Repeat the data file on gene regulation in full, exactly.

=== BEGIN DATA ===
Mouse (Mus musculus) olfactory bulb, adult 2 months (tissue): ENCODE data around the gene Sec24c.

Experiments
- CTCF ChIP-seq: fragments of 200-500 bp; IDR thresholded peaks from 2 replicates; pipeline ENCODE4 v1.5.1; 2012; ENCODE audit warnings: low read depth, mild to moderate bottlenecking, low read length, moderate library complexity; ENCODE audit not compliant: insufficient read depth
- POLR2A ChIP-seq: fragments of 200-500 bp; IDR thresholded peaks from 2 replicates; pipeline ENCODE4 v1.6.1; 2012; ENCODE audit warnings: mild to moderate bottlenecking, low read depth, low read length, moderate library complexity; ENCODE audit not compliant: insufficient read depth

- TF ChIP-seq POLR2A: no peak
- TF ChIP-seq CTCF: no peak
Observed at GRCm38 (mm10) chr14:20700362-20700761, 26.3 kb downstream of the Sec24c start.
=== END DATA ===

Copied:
Mouse (Mus musculus) olfactory bulb, adult 2 months (tissue): ENCODE data around the gene Sec24c.

Experiments
- CTCF ChIP-seq: fragments of 200-500 bp; IDR thresholded peaks from 2 replicates; pipeline ENCODE4 v1.5.1; 2012; ENCODE audit warnings: low read depth, mild to moderate bottlenecking, low read length, moderate library complexity; ENCODE audit not compliant: insufficient read depth
- POLR2A ChIP-seq: fragments of 200-500 bp; IDR thresholded peaks from 2 replicates; pipeline ENCODE4 v1.6.1; 2012; ENCODE audit warnings: mild to moderate bottlenecking, low read depth, low read length, moderate library complexity; ENCODE audit not compliant: insufficient read depth

- TF ChIP-seq POLR2A: no peak
- TF ChIP-seq CTCF: no peak
Observed at GRCm38 (mm10) chr14:20700362-20700761, 26.3 kb downstream of the Sec24c start.